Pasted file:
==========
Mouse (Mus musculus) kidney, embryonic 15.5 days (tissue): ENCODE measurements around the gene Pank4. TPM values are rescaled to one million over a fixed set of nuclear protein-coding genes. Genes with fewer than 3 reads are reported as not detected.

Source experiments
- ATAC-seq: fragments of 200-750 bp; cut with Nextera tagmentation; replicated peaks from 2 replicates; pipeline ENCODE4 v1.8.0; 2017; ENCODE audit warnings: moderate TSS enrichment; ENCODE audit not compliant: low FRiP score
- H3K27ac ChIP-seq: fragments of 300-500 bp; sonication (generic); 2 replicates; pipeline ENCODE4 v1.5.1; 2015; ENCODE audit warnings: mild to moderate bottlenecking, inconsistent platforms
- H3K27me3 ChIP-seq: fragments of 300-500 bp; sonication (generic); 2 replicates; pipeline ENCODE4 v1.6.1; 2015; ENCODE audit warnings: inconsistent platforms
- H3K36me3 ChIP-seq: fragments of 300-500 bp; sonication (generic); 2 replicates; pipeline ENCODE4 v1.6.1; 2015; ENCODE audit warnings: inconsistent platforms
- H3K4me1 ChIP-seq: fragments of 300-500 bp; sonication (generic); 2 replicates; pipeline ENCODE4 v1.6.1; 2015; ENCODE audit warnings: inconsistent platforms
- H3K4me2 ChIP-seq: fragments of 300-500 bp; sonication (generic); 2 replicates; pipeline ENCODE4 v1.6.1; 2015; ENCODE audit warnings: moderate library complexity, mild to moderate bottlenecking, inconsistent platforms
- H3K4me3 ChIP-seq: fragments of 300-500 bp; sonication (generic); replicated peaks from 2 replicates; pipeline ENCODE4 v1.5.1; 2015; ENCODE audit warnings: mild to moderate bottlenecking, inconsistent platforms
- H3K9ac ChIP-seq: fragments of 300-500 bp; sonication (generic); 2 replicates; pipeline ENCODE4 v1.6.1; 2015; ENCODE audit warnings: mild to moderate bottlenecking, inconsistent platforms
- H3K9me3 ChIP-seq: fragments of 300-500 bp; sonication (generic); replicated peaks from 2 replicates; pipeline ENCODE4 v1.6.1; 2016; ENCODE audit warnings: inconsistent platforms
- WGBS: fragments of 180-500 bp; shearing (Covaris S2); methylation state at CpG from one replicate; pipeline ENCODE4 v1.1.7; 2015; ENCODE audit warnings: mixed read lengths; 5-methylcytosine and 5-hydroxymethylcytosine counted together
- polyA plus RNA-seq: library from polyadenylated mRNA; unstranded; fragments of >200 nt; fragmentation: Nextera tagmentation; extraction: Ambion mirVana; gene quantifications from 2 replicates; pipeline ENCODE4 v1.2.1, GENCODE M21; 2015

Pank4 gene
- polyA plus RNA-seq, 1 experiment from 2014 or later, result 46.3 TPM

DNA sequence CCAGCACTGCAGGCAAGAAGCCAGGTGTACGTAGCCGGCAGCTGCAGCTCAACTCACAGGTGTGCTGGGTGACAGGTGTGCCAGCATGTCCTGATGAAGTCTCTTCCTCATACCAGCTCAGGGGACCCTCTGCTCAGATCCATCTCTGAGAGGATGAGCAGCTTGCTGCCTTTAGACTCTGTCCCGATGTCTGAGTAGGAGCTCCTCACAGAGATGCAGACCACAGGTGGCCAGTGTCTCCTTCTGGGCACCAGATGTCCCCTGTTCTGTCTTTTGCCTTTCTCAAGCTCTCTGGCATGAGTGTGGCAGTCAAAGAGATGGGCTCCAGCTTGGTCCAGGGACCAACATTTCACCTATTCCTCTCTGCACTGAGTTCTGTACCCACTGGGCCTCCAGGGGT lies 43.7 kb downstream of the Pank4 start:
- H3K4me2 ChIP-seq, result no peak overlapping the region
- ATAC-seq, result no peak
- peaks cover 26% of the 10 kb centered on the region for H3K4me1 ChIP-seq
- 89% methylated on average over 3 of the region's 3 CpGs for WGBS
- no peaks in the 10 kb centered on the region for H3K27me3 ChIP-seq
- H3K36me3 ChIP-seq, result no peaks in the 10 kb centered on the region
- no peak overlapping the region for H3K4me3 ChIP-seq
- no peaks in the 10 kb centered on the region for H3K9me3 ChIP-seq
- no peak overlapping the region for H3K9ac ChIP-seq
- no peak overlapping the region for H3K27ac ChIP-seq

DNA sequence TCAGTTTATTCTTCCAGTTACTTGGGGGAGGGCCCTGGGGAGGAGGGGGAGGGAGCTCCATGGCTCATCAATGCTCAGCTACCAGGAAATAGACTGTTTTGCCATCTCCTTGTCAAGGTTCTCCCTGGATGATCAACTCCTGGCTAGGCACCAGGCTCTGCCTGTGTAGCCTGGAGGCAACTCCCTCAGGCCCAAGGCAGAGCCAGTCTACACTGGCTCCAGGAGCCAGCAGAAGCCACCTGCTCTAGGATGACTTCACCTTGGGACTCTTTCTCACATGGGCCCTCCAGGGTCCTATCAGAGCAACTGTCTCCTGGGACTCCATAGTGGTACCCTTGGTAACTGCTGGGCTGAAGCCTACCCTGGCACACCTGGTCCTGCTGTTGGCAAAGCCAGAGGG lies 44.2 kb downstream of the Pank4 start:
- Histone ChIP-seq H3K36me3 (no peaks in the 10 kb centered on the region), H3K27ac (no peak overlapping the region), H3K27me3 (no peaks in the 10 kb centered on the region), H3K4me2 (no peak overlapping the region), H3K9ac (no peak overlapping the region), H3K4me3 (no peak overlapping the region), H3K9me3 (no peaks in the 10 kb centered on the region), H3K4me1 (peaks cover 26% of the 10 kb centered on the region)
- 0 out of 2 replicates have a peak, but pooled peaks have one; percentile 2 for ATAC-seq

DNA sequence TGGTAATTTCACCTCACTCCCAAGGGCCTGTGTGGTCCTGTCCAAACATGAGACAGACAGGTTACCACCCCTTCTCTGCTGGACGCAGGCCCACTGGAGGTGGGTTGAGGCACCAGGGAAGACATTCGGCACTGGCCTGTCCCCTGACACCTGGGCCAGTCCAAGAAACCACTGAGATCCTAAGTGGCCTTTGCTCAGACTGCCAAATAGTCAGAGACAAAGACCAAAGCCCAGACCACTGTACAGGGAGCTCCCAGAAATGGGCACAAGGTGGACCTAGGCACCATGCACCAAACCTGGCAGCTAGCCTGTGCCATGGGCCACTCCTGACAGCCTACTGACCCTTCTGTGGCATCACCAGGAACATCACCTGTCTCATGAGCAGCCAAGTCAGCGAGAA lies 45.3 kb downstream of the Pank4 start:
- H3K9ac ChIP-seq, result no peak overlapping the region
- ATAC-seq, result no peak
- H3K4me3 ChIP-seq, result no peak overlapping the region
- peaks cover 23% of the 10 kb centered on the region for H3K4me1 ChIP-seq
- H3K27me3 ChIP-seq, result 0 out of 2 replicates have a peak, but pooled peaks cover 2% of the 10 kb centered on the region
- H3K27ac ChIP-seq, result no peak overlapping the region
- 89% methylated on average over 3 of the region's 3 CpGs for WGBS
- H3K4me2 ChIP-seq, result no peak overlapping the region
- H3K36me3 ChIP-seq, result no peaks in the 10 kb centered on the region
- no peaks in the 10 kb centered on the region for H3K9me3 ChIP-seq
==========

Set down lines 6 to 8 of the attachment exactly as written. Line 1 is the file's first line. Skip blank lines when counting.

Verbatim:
- H3K36me3 ChIP-seq: fragments of 300-500 bp; sonication (generic); 2 replicates; pipeline ENCODE4 v1.6.1; 2015; ENCODE audit warnings: inconsistent platforms
- H3K4me1 ChIP-seq: fragments of 300-500 bp; sonication (generic); 2 replicates; pipeline ENCODE4 v1.6.1; 2015; ENCODE audit warnings: inconsistent platforms
- H3K4me2 ChIP-seq: fragments of 300-500 bp; sonication (generic); 2 replicates; pipeline ENCODE4 v1.6.1; 2015; ENCODE audit warnings: moderate library complexity, mild to moderate bottlenecking, inconsistent platforms